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Premier Clark vows to balance 2013 budget

Premier Christy Clark was at the Tri-Cities Chamber of Commerce luncheon Tuesday, where she promised to balance the 2013 budget despite a gloomy economic forecast. - FILE PHOTO
Premier Christy Clark was at the Tri-Cities Chamber of Commerce luncheon Tuesday, where she promised to balance the 2013 budget despite a gloomy economic forecast.
— image credit: FILE PHOTO

Speaking to a business crowd yesterday in Coquitlam, Premier Christy Clark delivered a bottom-line message, vowing to balance the provincial budget in 2013.

Clark made the announcement at a luncheon hosted by the Tri-Cities Chamber of Commerce as part of a speech in which she emphasized the need for government to keep the economy strong for the sake of working families.

“We have to make sure we respect taxpayers, and balancing the budget is the best way to do that because it ensures we take away as little as possible from families while ensuring we provide the services they need,” Clark said in a speech at the Westwood Plateau Golf and Country Club.

And while Clark cited results of her government’s BC Jobs Plan — 46,000 new jobs, 25% increased trade with China, $85-billion in infrastructure projects and Lower Mainland building permits back to 2007 levels — there was little information on what specific steps the BC Liberals would take to balance the budget. Indeed, she promised there would be no cuts to health care and education.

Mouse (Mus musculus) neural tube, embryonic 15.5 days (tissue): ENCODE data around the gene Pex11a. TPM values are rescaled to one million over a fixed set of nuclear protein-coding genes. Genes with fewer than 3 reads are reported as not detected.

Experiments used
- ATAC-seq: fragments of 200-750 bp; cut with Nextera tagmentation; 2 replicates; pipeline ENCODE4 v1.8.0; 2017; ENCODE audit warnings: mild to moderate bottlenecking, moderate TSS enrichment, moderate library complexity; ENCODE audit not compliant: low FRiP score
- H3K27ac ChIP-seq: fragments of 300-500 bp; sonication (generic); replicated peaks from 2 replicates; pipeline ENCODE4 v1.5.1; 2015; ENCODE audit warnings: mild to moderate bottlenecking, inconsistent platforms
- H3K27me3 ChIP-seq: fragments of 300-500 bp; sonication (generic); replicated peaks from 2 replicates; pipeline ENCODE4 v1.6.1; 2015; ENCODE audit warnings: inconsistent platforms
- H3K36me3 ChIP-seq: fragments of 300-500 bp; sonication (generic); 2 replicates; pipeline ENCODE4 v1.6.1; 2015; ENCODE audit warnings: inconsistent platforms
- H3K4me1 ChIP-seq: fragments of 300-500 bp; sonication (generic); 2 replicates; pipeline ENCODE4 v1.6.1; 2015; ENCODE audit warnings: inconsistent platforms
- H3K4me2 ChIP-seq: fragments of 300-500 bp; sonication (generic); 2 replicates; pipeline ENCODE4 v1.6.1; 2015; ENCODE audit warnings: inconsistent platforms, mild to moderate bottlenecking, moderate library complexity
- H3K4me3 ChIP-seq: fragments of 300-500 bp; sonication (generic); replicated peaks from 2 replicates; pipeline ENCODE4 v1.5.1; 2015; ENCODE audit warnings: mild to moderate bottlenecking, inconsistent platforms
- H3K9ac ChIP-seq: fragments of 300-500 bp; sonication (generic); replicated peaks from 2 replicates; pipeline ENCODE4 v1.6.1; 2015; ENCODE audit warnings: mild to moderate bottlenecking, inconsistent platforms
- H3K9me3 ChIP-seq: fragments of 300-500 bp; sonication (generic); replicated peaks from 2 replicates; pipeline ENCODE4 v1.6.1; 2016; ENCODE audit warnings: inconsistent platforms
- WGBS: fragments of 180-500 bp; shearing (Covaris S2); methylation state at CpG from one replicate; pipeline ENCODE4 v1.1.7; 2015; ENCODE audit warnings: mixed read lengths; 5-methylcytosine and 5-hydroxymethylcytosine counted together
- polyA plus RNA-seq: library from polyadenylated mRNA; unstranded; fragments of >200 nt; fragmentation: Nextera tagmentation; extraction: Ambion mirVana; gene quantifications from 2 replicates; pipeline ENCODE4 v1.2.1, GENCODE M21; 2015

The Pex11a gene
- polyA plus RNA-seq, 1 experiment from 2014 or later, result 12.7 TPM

But the premier did emphasize a strong economy comes from a bustling private sector, encouraging entrepreneurism and keeping taxes low.

“I believe in getting government out of the way rather than putting government in the way,” she said.

She noted the government’s success in keeping labour costs down by keeping union wage increases to a minimum, adding it will “keep sticking to our guns to save taxpayers millions of dollars.”

“I will not leave a situation in our province where the interest on the debt continues to rise,” the premier said. “I will not reach into your pockets for more money because that just makes it harder for families.

“We can’t continue to tax, spend and borrow our way to prosperity. The era of big government is dead.”

 

 

 

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